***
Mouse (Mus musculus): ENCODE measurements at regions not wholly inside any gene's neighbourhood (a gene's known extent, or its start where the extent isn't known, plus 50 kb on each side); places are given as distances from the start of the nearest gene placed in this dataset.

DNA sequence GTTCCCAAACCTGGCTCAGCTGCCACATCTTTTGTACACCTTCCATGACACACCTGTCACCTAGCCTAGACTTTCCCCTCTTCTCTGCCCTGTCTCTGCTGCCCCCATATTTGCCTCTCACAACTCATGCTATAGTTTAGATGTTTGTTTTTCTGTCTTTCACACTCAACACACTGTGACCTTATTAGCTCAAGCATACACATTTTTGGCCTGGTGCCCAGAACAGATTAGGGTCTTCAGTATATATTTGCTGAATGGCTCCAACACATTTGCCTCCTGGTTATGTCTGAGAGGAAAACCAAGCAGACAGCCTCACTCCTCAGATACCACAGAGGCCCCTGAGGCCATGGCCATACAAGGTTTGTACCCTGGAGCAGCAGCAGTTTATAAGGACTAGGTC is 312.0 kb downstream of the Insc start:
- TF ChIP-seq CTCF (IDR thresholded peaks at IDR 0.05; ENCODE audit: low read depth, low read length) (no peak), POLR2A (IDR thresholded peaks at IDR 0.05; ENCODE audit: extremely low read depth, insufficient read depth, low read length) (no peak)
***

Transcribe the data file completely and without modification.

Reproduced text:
Mouse (Mus musculus): ENCODE measurements at regions not wholly inside any gene's neighbourhood (a gene's known extent, or its start where the extent isn't known, plus 50 kb on each side); places are given as distances from the start of the nearest gene placed in this dataset.

DNA sequence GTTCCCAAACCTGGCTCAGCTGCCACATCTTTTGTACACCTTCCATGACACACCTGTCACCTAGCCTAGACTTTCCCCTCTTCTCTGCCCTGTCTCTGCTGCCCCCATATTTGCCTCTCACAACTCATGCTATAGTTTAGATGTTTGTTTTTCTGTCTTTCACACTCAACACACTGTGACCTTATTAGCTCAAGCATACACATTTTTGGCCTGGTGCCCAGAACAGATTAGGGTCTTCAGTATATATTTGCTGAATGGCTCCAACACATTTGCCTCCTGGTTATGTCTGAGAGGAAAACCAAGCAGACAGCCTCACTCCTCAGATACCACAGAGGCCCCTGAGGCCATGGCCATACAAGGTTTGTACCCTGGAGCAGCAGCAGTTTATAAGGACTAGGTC is 312.0 kb downstream of the Insc start:
- TF ChIP-seq CTCF (IDR thresholded peaks at IDR 0.05; ENCODE audit: low read depth, low read length) (no peak), POLR2A (IDR thresholded peaks at IDR 0.05; ENCODE audit: extremely low read depth, insufficient read depth, low read length) (no peak)